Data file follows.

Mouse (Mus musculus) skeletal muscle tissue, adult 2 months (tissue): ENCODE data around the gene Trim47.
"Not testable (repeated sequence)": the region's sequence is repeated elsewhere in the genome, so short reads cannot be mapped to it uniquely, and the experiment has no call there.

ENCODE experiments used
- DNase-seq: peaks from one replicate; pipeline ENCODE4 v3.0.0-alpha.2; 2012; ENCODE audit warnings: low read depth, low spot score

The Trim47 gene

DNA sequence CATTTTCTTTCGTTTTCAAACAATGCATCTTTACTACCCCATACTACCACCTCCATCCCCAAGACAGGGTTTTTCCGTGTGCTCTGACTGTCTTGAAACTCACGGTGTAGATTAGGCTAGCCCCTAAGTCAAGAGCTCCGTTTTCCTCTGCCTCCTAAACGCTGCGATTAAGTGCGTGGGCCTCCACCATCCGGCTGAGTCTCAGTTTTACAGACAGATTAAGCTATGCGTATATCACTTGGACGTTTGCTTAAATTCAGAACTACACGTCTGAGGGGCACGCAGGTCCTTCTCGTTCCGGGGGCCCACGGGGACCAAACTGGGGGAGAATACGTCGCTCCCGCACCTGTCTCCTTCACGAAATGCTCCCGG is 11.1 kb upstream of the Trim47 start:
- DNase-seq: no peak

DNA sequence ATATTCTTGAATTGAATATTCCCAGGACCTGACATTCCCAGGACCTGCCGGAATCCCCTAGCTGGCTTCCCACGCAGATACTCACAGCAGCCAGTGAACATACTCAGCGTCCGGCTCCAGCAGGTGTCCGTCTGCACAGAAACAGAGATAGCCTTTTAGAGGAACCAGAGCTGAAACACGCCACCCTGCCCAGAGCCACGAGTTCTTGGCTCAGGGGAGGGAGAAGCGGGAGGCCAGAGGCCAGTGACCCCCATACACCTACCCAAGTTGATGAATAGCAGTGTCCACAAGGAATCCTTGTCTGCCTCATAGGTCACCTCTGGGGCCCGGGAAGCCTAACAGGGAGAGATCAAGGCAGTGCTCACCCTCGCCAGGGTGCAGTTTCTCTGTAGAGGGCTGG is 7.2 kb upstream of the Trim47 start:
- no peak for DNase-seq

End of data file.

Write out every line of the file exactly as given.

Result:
Mouse (Mus musculus) skeletal muscle tissue, adult 2 months (tissue): ENCODE data around the gene Trim47.
"Not testable (repeated sequence)": the region's sequence is repeated elsewhere in the genome, so short reads cannot be mapped to it uniquely, and the experiment has no call there.

ENCODE experiments used
- DNase-seq: peaks from one replicate; pipeline ENCODE4 v3.0.0-alpha.2; 2012; ENCODE audit warnings: low read depth, low spot score

The Trim47 gene

DNA sequence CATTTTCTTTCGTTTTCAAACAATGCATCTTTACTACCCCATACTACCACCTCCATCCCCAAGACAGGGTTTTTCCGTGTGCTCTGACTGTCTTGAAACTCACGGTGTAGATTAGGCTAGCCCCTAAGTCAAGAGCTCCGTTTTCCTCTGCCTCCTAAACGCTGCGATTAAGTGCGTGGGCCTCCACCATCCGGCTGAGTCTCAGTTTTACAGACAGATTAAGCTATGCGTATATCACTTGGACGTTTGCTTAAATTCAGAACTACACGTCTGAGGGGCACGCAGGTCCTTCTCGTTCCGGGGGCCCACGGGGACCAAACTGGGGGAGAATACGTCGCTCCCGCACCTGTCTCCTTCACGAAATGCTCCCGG is 11.1 kb upstream of the Trim47 start:
- DNase-seq: no peak

DNA sequence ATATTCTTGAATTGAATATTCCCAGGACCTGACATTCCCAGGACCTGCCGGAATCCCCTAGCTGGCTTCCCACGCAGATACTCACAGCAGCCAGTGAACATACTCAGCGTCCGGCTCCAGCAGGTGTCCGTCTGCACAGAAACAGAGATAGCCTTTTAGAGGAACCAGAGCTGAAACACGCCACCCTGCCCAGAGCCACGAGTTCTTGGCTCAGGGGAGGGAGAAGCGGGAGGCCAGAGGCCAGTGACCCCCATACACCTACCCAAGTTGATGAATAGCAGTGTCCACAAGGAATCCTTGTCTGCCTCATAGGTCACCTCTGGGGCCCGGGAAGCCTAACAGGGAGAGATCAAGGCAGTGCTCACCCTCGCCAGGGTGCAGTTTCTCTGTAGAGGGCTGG is 7.2 kb upstream of the Trim47 start:
- no peak for DNase-seq